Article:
Posts in physical science
Carbon Capture and Storage

Carbon capture and storage (also called carbon capture, carbon sequestration, or CCS) is the process of physically capturing carbon dioxide from flue emissions—the “tailpipes” of fossil-fuel plants—and storing it underground so it never reaches the atmosphere. Heralded by some as a win-win—CCS allows for the continued use of relatively cheap and abundant fossil fuels while mitigating the atmospheric impact of by-product carbon dioxide, a major greenhouse gas. But others vigorously debate the long-term utility of this approach, arguing that it is technically impractical or that it could prolong society’s unsustainable reliance on fossil fuels.

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Gravitational Waves

In February 2016, astronomers announced the first-ever direct detection of gravitational waves, a phenomenon originally predicted by Albert Einstein a century ago in his theory of general relativity and sought after by physicists and astronomers for nearly 50 years. The discovery not only confirmed a prediction of general relativity but also opened an entirely new window to understanding the universe: the ability to explore the cosmos relying not just on light, but on gravity itself.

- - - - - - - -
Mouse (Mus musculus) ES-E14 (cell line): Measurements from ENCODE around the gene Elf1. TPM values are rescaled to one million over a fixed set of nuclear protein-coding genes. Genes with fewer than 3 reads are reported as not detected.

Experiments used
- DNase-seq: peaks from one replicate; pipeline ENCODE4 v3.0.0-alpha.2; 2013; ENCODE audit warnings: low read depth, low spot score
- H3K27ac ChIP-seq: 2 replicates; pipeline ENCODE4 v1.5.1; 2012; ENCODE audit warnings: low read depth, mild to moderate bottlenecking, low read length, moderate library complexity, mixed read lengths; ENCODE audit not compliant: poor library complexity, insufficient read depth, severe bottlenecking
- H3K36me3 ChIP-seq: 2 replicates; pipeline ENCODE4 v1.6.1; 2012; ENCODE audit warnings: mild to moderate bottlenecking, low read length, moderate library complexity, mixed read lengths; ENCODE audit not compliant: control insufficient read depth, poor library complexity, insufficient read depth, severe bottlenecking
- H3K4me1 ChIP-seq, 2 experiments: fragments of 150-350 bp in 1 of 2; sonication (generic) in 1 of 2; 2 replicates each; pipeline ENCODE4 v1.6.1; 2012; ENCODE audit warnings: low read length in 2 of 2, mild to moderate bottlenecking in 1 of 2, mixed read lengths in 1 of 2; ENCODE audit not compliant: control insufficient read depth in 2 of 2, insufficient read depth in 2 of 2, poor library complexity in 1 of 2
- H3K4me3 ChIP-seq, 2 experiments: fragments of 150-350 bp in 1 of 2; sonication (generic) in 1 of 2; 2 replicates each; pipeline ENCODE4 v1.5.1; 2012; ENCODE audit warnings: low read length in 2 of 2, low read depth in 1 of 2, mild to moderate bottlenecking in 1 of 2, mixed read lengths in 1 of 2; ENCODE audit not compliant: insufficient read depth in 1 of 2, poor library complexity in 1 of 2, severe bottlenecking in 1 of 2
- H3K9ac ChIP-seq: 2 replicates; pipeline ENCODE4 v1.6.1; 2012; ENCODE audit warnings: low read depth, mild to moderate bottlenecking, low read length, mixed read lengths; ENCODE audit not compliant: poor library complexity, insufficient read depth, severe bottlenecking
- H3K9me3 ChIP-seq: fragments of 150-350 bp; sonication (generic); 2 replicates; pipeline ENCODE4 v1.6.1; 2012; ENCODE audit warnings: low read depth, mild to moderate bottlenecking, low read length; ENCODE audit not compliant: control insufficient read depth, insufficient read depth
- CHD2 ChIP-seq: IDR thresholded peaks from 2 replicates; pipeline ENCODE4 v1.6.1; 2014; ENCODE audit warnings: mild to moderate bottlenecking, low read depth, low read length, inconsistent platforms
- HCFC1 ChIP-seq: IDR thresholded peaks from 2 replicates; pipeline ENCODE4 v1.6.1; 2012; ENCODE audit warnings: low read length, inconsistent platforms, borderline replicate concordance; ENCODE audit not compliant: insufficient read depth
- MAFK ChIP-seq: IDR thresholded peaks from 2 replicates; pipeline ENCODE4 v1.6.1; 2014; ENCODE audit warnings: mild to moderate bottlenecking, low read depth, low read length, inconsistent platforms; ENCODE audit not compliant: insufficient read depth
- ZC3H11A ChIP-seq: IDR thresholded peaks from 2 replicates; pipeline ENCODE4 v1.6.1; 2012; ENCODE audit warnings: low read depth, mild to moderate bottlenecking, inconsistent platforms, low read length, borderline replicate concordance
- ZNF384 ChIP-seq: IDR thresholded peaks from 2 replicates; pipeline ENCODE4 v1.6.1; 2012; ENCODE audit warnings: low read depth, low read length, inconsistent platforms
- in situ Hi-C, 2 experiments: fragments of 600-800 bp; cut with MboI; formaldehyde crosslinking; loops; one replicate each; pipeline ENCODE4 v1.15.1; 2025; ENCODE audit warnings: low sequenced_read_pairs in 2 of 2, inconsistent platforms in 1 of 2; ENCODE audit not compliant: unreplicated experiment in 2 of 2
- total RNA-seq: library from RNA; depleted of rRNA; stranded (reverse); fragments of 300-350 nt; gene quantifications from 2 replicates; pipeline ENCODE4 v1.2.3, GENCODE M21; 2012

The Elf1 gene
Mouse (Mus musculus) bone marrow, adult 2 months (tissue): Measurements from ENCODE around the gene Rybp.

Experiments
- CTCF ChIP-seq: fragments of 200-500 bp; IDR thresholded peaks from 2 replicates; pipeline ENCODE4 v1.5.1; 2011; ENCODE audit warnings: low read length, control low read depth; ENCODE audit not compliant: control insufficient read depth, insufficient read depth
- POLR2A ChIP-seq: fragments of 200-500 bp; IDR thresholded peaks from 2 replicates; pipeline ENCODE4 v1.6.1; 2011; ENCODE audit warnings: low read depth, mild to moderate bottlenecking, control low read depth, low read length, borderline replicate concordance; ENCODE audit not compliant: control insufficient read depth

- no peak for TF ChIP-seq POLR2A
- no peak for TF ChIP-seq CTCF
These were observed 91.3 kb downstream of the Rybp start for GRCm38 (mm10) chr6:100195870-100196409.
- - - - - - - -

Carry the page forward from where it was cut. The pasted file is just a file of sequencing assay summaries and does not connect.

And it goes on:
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physical scienceBecky Hazen

Talk of using “geoengineering” to reduce the risks of climate change is real—and could grow in volume as climate extremes become increasingly disruptive. A set of scientific papers released in November 2017 offered some of the most sophisticated estimates yet of how injections of aerosolized sulfur dioxide into the stratosphere might mitigate some consequences of climate change, while another paper published a few weeks later pointed to potentially problematic weather disruptions that could occur under certain geoengineering scenarios. 

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